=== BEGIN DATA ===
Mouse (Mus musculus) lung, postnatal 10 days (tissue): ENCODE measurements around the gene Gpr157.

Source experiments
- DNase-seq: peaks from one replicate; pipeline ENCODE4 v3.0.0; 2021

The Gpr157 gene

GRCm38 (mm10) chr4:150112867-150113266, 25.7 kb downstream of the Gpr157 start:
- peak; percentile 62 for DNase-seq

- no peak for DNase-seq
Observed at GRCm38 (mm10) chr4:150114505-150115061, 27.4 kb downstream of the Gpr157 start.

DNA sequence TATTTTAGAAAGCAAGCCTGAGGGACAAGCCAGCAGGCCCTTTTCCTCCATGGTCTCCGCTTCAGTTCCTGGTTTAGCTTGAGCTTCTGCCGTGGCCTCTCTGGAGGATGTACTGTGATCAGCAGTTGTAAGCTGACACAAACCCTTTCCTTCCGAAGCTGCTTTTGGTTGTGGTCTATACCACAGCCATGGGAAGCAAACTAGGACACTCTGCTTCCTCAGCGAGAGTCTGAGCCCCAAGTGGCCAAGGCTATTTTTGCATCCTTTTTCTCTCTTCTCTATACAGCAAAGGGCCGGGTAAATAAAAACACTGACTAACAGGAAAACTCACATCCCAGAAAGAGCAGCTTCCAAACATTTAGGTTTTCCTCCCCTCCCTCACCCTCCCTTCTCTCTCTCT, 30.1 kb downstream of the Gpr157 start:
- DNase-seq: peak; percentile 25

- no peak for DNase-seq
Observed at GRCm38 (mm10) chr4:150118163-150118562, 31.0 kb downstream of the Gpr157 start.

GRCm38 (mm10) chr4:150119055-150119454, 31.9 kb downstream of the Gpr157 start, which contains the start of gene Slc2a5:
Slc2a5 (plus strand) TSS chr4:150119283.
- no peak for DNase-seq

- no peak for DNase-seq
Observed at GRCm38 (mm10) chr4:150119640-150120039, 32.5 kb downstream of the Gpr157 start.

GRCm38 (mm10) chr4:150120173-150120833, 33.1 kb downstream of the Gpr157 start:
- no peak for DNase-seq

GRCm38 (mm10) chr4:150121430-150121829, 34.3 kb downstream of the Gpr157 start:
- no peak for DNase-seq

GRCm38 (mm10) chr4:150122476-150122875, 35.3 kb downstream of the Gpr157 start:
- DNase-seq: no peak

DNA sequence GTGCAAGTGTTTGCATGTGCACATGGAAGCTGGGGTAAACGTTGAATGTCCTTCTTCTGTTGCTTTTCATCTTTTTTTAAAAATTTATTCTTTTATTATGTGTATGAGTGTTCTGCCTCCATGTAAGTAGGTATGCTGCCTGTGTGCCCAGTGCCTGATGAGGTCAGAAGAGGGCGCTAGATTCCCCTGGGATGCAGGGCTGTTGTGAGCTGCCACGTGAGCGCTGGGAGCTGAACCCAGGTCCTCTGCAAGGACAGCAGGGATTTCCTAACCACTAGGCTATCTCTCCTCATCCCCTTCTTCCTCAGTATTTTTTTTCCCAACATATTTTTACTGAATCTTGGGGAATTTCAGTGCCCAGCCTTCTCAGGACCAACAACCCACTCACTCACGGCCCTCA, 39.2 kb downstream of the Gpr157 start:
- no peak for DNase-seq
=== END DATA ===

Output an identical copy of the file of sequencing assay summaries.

Mouse (Mus musculus) lung, postnatal 10 days (tissue): ENCODE measurements around the gene Gpr157.

Source experiments
- DNase-seq: peaks from one replicate; pipeline ENCODE4 v3.0.0; 2021

The Gpr157 gene

GRCm38 (mm10) chr4:150112867-150113266, 25.7 kb downstream of the Gpr157 start:
- peak; percentile 62 for DNase-seq

- no peak for DNase-seq
Observed at GRCm38 (mm10) chr4:150114505-150115061, 27.4 kb downstream of the Gpr157 start.

DNA sequence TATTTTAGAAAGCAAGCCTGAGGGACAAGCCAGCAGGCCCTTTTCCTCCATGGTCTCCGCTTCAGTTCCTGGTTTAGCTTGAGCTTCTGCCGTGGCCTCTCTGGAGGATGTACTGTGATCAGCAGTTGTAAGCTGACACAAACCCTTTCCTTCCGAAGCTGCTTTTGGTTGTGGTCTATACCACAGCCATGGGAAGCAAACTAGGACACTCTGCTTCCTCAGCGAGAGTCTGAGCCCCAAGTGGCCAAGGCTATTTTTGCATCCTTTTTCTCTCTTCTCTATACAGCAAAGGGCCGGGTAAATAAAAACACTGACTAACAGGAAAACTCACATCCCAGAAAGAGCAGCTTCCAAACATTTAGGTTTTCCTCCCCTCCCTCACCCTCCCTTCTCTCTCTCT, 30.1 kb downstream of the Gpr157 start:
- DNase-seq: peak; percentile 25

- no peak for DNase-seq
Observed at GRCm38 (mm10) chr4:150118163-150118562, 31.0 kb downstream of the Gpr157 start.

GRCm38 (mm10) chr4:150119055-150119454, 31.9 kb downstream of the Gpr157 start, which contains the start of gene Slc2a5:
Slc2a5 (plus strand) TSS chr4:150119283.
- no peak for DNase-seq

- no peak for DNase-seq
Observed at GRCm38 (mm10) chr4:150119640-150120039, 32.5 kb downstream of the Gpr157 start.

GRCm38 (mm10) chr4:150120173-150120833, 33.1 kb downstream of the Gpr157 start:
- no peak for DNase-seq

GRCm38 (mm10) chr4:150121430-150121829, 34.3 kb downstream of the Gpr157 start:
- no peak for DNase-seq

GRCm38 (mm10) chr4:150122476-150122875, 35.3 kb downstream of the Gpr157 start:
- DNase-seq: no peak

DNA sequence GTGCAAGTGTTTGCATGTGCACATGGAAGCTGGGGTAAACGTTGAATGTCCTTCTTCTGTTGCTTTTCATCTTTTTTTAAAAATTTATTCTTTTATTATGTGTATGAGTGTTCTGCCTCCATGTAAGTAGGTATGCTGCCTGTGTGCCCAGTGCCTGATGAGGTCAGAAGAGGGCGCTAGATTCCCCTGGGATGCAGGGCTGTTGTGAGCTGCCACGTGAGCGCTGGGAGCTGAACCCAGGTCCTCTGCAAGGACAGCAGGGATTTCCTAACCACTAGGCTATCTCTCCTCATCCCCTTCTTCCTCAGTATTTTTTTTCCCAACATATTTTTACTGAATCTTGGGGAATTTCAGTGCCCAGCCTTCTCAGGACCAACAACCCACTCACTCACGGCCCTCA, 39.2 kb downstream of the Gpr157 start:
- no peak for DNase-seq